US Release Date: 07-24-2009
Directed by: Armando Iannucci
- Peter Capaldi, as
- Malcolm Tucker
- Tom Hollander, as
- Simon Foster
- Gina McKee, as
- Judy Molloy
- James Gandolfini, as
- Lt. Gen. George Miller
- Chris Addison, as
- Toby Wright
- Anna Chlumsky, as
- Liza Weld
- Enzo Cilenti, as
- Bob Adriano
- Paul Higgins, as
- Jamie MacDonald
- Mimi Kennedy, as
- Karen Clarke
- Alex Macqueen, as
- Sir Jonathan Tutt
- Johnny Pemberton, as
- A.J. Brown
- Olivia Poulet, as
- David Rasche, as
- Linton Barwick
- Joanna Scanlan, as
- James Smith as
- Michael Rodgers
Peter Capaldi is terrific as Malcom Tucker in In the Loop.
In the Loop is a whip-smart and very funny political comedy about the build up to the Iraq invasion. Normally just knowing that a movie is about politics or Iraq is enough to keep me away from it, but perhaps because this one is out of England instead of Hollywood it's more concerned with entertainment than preaching.
The movie is from the makers of and very much in the style of the BBC series In the Thick of It. Both this movie and that series satirize Anglo-American politics. The secret to its success, I feel, is that it doesn't feature presidents and prime ministers, but instead focuses on the cogs of politics; the little people who do the actual work. In this way it doesn't feel so much like an attack on either the Right or the Left. Party names aren't thrown around or attacked. It's more a satire of Bureaucracy and how political deals actually get done. Although it does poke fun of the reasons for going to war.
With fast paced, crackling dialogue and a large cast this is a movie that requires and rewards close attention. Hapless British MP Simon Foster inadvertently draws attention to himself during an interview when he states that “War is unforseeable.” He's subsequently invited to America where both sides of the war debate want him on their side because they've interpreted his comment to mean he agrees with them and both sides are keen to show that their views are international. Simon is in way over his head and is manipulated by American Generals and politicians along with British Spin Doctors and even his aides seem more well informed than he does. At the same time Simon is forced to deal with the mundane matters of his constituency. The story is told at a rapid-fire pace and with great humor.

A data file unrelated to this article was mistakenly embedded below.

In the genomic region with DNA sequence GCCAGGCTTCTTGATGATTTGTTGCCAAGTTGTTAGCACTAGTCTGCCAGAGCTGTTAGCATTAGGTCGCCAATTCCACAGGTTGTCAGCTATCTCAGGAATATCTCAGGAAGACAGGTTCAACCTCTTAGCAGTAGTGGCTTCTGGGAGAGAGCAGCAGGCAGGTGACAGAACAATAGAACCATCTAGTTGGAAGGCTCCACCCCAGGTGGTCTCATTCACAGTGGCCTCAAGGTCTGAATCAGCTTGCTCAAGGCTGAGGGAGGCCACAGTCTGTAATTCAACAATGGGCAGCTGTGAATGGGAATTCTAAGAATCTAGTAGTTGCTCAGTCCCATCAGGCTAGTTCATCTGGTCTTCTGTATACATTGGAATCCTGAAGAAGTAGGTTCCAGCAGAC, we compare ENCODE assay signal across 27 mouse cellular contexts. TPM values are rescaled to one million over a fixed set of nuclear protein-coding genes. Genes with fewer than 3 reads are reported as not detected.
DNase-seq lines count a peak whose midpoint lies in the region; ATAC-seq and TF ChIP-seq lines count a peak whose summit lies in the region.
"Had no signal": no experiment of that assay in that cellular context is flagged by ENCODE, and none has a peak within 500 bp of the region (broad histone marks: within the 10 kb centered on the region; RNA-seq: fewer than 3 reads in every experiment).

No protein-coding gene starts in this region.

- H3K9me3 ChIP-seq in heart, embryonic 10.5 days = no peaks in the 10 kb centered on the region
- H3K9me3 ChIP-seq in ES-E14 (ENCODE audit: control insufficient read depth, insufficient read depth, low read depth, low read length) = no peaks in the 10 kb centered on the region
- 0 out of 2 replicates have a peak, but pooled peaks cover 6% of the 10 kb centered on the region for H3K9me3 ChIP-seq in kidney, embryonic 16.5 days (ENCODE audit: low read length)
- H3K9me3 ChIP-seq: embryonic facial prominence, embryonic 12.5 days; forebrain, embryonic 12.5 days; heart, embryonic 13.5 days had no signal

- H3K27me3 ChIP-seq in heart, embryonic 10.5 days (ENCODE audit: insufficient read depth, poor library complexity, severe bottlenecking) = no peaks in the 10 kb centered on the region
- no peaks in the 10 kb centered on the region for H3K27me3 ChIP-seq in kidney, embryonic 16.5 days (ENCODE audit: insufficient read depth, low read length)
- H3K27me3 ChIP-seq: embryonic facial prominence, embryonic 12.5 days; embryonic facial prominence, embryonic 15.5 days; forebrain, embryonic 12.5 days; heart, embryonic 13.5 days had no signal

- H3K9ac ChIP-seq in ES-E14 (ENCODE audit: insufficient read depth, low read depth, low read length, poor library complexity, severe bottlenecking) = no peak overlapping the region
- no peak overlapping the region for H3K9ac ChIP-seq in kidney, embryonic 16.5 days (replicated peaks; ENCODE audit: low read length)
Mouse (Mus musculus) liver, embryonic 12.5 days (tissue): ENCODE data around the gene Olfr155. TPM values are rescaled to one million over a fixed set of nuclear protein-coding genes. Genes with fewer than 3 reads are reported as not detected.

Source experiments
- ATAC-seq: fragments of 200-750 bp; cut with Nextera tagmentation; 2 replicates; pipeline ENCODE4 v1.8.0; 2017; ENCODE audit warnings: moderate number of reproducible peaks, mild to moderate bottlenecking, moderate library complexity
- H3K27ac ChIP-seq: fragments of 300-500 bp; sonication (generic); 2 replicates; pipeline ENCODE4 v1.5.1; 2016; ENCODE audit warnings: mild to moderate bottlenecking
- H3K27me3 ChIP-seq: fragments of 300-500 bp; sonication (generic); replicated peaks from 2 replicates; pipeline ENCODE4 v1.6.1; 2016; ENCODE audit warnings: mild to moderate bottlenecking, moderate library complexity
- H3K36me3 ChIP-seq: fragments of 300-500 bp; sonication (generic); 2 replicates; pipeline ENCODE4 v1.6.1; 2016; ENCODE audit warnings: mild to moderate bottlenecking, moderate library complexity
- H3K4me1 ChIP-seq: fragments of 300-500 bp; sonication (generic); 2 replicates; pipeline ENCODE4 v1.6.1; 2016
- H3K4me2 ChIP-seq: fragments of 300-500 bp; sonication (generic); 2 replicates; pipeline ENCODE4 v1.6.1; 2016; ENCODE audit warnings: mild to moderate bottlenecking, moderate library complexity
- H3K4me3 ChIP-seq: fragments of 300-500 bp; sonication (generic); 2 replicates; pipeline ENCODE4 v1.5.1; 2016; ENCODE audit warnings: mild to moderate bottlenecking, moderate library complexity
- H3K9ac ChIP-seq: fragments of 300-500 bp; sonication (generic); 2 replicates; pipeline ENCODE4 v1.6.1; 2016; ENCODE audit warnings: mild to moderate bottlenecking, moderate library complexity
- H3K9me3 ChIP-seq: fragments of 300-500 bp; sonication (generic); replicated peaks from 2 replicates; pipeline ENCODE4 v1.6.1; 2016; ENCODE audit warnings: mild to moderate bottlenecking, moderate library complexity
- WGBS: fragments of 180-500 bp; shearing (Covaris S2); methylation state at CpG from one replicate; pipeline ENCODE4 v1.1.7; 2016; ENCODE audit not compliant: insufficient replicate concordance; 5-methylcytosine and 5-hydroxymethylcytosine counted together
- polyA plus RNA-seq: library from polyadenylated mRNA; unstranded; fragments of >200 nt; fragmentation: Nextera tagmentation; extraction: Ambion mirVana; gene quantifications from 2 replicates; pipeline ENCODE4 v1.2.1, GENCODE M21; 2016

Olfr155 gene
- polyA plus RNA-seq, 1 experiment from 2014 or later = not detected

Although the entire cast is quite good, it's Peter Capaldi as Malcom Tucker who steals the movie as the Prime Minister's political enforcer. His every line is dripping with profanity and venom. “Within your 'purview'? Where do you think you are, some fucking regency costume drama? This is a government department, not some fucking Jane fucking Austen novel! Allow me to pop a jaunty little bonnet on your purview and ram it up your shitter with a lubricated horse cock!” is an example of how he talks. Tom Hollander is also quite good as the clueless Simon who is manipulated by nearly everyone.
It's very difficult to single out anyone though because really there are too many people to single out. Simon's assistant Toby has some great lines as does the Scottish Public Relations man. Really though, everyone gets good lines because of how funny the script is.
In the Loop was nominated for a best adapted screenplay Oscar. I doubt very highly it will win, but it deserves to. The other movies nominated against it are good, but none of them are so focused on the dialogue or contain so many memorable lines.
I own you. You're my Kunta Kinte!
In the Loop is hilariously British from start to finish. Fast paced, crackling dialogue with great humor indeed. Every scene has memorable lines. "Judy's lubricated horse cock aside..." "The voices in his head are now singing barbershop together." "At the end of the war you need some soldiers left really, or it looks like you've lost." "Meeting my constituents. It's like being Simon Cowell, only without the ability to say, "Fuck off, you're mental."" One of my favorite lines is when a General says of war, "Once you've been there, once you've seen it, you never want to go again unless you absolutely fucking have to. It's like France."